To be in control, you need to audit your IT IP. A thorough audit will involve more than visual inspection and guesswork, and as it happens Open Source software tools are ideal for helping with this task. If you run a closed-source IT operation, you can think of Open Source in auditing as being like an independent and accountable third party.

Every component in your IT IP needs a label that says "we have sufficient rights to this, it adds to the value of the company IP and is protected into the future." The challenge is finding that clarity in the melange of software most companies run. The Open Source approach can significantly reduce risk, and increase and protect IP value.

Open Source is a strong contender for:

  • locating your vital IT IP (Open Source auditing tools are more transparent)
  • protecting your IT IP (Open Source security tools are the best in the business)
  • deploying IT IP in your business (Open Source networks are compatible with any program you want to run)

Why do you Care how Your IP is Licensed?

Maybe you develop software, perhaps even without knowing it -- many companies do! For example in-house web applications (Intranets) often require thousands of lines of code even if those maintaining the site are not called software developers. These applications are core IT IP and should be wholly owned, but what about the software required to run them, web servers and so on?

Or maybe you don't develop software but do rely on IT to access data for everything you do. You should ensure your software licensing poses the minimum possible business risk and maximum possible business benefit.

Perhaps the data your business revolves around is stuck because only one program can access it. Have you signed an agreement with your supplier which makes it very difficult to extract the data for use with someone else's program? Many do, often without realising.


Recent history shows that you need to be able to answer these questions:

  • Can you say "no" when a supplier tries to force you to upgrade to a new version, maybe with an awkward or costly transition?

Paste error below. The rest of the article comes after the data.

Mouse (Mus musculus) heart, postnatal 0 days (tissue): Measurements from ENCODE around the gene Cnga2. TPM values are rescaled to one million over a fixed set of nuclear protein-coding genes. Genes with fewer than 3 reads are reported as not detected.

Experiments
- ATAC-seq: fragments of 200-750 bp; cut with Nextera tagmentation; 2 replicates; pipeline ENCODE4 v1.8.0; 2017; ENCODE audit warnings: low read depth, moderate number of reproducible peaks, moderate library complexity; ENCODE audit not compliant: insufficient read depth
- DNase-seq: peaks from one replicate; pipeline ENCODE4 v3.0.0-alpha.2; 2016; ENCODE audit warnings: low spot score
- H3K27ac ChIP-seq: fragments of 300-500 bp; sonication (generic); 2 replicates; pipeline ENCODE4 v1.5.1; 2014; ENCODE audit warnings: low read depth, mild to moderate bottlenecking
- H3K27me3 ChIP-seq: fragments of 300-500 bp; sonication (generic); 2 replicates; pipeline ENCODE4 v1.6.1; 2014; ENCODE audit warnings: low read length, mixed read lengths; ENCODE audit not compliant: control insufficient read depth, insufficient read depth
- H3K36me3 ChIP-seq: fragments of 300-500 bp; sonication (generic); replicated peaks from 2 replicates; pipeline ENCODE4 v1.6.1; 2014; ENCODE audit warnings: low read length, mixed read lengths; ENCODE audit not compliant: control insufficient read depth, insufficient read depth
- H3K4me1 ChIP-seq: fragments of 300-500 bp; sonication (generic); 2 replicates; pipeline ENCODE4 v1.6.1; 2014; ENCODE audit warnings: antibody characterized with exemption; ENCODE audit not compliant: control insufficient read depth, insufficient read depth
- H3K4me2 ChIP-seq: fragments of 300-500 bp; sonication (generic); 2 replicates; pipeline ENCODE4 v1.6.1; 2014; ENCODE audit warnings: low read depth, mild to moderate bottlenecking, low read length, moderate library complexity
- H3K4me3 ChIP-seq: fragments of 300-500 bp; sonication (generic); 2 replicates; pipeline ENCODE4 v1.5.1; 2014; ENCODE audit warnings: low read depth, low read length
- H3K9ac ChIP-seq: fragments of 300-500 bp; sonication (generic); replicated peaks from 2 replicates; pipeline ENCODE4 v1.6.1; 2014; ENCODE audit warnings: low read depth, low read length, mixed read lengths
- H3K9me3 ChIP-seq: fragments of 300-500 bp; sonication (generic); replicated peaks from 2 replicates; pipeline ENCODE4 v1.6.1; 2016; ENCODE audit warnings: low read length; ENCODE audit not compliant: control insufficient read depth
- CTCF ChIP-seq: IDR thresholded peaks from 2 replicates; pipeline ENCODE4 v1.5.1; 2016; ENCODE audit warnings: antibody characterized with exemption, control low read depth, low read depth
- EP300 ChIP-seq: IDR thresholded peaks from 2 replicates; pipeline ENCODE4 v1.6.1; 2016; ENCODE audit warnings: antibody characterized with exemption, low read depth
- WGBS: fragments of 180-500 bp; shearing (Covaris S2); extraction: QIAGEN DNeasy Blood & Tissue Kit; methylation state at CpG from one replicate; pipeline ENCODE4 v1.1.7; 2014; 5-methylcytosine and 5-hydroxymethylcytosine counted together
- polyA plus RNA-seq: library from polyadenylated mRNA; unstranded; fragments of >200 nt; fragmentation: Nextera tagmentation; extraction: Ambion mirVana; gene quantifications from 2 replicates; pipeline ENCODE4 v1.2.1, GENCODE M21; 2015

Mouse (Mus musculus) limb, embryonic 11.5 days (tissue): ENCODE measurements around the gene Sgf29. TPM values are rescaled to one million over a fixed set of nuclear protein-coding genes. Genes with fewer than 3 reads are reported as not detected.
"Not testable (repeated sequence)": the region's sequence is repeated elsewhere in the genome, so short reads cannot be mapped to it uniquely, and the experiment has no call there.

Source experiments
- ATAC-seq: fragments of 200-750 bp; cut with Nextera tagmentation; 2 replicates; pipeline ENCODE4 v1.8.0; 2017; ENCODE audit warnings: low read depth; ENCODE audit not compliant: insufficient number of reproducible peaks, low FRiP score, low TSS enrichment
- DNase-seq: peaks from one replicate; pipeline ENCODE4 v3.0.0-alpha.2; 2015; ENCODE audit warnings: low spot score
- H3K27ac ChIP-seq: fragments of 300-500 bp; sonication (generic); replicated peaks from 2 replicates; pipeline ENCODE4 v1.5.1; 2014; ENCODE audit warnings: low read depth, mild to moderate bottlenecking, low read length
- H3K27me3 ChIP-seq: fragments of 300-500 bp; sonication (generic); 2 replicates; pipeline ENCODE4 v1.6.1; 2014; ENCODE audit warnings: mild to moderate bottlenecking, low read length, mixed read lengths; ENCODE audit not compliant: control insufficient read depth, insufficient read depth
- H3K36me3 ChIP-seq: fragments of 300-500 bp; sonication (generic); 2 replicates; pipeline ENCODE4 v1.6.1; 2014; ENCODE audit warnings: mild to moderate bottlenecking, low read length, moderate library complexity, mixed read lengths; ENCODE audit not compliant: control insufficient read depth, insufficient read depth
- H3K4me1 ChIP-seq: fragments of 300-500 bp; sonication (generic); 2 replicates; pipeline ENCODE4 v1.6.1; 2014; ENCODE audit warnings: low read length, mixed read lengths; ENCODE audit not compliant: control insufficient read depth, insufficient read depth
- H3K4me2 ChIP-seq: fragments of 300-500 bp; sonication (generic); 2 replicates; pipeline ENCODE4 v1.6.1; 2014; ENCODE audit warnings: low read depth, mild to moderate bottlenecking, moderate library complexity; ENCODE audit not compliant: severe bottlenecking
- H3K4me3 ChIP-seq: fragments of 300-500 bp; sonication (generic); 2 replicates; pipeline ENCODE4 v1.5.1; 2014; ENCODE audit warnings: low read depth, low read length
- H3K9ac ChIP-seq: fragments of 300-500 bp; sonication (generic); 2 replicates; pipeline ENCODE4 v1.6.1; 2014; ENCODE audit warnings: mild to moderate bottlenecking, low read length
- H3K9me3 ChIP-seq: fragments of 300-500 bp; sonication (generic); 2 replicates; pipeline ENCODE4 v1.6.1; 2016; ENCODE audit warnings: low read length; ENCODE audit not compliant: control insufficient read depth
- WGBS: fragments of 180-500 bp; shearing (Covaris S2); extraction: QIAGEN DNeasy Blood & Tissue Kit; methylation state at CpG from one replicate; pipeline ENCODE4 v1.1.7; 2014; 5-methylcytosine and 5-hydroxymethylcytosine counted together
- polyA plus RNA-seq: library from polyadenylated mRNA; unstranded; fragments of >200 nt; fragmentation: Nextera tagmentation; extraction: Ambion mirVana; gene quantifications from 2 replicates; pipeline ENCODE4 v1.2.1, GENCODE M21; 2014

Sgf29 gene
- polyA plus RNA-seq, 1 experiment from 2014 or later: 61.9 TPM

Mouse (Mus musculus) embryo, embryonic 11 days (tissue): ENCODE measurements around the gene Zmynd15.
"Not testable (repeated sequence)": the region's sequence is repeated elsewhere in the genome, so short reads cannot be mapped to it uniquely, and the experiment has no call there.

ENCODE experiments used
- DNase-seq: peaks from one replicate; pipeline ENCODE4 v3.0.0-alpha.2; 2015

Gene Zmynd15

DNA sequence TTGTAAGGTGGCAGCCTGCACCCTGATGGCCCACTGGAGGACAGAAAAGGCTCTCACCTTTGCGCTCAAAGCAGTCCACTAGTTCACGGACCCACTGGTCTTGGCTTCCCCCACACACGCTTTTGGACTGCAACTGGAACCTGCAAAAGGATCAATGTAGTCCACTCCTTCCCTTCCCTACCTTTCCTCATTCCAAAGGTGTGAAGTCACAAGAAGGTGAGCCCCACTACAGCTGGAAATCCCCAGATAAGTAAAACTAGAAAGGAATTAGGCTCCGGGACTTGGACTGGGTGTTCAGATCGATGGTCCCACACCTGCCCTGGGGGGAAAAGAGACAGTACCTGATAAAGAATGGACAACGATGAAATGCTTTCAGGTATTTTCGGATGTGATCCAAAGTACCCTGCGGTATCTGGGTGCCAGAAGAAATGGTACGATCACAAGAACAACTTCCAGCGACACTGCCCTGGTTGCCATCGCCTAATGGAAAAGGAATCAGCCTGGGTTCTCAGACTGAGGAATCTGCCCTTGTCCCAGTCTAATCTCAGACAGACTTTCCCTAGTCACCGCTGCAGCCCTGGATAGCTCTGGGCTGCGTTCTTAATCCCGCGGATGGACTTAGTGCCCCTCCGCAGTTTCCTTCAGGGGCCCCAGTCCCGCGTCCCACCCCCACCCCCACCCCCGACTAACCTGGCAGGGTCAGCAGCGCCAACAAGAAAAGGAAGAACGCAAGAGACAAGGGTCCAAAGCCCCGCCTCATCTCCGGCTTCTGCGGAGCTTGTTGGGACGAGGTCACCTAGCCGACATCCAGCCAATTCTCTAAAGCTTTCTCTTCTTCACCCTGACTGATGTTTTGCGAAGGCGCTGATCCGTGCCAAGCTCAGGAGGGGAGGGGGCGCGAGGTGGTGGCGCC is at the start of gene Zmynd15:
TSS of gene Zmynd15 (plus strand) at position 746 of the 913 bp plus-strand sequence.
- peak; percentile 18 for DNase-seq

• Can you say "no" to your software supplier when prices are raised unexpectedly?
  • Do you have a practical means of forcing your supplier to deliver quality software and support?
  • Can your supplier stand by you if a government (eg USA, Russia, France) passes a law banning your or your overseas offices from using software you need? This has happened many times. In recent years US companies were not permitted to sell highly secure software to companies from other countries, despite the leading security techniques being from elsewhere. In Russia there is a legal requirement for being able to make backups of software which contravenes the contractural terms of many software packages, potentially leading to an awkward legal situation. And in France for many years traditional software was required by law to prevent secure encryption regardless of the user's wishes.
  • If there is a dispute regarding the ownership of the IP in the software you need, can the software be reviewed without recourse to one of the parties to the dispute?
  • Can you immediately appoint an alternative support supplier with full access to your critical software if you don't like your existing supplier (or they vanish)?
  • Do you know precisely what closed source licenses you have currently rented, and can you prove you paid for them?